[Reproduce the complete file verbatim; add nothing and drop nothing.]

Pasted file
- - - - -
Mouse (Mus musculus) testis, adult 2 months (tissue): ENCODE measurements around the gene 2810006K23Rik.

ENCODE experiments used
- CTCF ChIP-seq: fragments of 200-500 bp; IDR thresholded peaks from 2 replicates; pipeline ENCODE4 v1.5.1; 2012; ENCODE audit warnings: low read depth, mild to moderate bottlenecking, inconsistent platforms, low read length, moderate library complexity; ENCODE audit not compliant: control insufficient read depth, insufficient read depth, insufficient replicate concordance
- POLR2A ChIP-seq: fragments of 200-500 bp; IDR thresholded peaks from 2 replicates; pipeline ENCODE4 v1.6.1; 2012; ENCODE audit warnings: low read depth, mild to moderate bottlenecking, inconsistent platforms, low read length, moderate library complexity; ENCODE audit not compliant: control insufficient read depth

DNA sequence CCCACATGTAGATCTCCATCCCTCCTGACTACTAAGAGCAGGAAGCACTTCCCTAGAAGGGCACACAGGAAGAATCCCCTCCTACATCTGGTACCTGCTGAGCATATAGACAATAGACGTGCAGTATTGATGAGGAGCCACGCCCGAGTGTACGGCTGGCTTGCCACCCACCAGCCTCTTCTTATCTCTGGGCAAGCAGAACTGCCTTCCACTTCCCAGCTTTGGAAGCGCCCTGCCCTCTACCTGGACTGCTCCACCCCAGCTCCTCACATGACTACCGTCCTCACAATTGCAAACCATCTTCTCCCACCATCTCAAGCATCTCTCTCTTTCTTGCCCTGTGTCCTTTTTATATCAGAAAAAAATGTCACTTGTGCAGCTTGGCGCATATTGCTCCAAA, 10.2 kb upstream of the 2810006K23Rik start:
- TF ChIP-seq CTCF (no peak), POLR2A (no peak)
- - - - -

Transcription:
Mouse (Mus musculus) testis, adult 2 months (tissue): ENCODE measurements around the gene 2810006K23Rik.

ENCODE experiments used
- CTCF ChIP-seq: fragments of 200-500 bp; IDR thresholded peaks from 2 replicates; pipeline ENCODE4 v1.5.1; 2012; ENCODE audit warnings: low read depth, mild to moderate bottlenecking, inconsistent platforms, low read length, moderate library complexity; ENCODE audit not compliant: control insufficient read depth, insufficient read depth, insufficient replicate concordance
- POLR2A ChIP-seq: fragments of 200-500 bp; IDR thresholded peaks from 2 replicates; pipeline ENCODE4 v1.6.1; 2012; ENCODE audit warnings: low read depth, mild to moderate bottlenecking, inconsistent platforms, low read length, moderate library complexity; ENCODE audit not compliant: control insufficient read depth

DNA sequence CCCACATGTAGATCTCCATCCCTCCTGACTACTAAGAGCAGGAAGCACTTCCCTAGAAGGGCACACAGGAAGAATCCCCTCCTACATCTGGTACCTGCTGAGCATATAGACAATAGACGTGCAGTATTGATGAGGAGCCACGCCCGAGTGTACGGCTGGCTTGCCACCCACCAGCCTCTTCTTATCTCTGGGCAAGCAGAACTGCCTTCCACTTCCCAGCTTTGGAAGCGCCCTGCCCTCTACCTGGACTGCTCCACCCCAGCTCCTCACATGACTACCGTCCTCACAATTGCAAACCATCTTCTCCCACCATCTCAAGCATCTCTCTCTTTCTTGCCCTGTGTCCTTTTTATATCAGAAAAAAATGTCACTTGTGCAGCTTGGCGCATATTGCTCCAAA, 10.2 kb upstream of the 2810006K23Rik start:
- TF ChIP-seq CTCF (no peak), POLR2A (no peak)